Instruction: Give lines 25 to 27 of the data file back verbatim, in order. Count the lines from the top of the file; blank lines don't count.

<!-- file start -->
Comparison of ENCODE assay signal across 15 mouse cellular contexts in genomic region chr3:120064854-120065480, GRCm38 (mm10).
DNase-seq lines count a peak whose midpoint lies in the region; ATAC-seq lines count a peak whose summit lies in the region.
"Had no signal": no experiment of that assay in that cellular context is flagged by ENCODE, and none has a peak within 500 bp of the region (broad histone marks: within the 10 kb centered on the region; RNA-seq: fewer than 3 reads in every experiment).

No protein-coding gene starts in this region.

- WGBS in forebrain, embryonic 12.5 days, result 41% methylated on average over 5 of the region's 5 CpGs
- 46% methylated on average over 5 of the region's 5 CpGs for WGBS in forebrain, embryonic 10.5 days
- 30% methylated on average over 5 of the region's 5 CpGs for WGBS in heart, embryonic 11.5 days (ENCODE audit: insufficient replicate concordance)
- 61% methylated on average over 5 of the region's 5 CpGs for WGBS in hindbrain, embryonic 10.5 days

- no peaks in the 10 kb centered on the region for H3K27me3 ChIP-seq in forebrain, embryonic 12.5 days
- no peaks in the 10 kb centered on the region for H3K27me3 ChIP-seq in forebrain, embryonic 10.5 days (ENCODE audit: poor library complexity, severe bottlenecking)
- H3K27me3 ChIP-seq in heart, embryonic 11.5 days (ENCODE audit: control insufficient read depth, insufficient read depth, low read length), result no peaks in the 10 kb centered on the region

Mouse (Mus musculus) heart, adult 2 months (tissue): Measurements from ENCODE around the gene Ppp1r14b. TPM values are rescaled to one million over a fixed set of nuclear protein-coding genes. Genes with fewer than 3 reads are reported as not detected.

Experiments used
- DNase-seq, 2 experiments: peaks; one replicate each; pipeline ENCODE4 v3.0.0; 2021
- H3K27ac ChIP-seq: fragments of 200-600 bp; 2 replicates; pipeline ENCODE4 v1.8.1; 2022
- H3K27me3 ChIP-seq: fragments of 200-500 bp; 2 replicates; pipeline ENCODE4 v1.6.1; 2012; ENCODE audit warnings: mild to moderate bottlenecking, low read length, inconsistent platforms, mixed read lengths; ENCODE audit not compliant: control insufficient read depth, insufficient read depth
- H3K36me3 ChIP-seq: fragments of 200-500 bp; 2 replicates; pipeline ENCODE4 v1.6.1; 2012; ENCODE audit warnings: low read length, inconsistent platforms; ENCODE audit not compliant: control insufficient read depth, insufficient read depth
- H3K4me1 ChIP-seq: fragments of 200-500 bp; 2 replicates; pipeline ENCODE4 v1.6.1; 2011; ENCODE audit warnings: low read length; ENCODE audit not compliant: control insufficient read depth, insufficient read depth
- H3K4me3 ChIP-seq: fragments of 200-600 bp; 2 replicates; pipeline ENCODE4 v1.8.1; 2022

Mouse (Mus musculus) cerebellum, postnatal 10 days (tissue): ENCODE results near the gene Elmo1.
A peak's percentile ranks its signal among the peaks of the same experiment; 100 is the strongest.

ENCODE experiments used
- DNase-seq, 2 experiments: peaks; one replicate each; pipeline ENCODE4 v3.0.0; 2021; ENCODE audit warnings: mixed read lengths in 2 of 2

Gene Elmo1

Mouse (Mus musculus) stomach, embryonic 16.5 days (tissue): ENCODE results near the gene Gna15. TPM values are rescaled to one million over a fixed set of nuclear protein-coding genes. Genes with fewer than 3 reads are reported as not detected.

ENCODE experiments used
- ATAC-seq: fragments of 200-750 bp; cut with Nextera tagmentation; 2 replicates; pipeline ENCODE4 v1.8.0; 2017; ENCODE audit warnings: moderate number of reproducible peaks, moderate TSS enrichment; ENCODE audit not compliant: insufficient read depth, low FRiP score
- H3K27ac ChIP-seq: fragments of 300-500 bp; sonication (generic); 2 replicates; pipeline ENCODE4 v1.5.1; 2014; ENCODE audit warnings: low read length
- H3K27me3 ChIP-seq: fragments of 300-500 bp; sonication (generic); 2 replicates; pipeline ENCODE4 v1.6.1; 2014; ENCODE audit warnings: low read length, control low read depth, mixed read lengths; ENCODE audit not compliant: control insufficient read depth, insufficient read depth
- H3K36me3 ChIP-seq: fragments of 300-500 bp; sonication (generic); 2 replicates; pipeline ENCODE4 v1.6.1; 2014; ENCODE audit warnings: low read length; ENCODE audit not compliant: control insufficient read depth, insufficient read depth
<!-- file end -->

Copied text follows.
Mouse (Mus musculus) stomach, embryonic 16.5 days (tissue): ENCODE results near the gene Gna15. TPM values are rescaled to one million over a fixed set of nuclear protein-coding genes. Genes with fewer than 3 reads are reported as not detected.

ENCODE experiments used
- ATAC-seq: fragments of 200-750 bp; cut with Nextera tagmentation; 2 replicates; pipeline ENCODE4 v1.8.0; 2017; ENCODE audit warnings: moderate number of reproducible peaks, moderate TSS enrichment; ENCODE audit not compliant: insufficient read depth, low FRiP score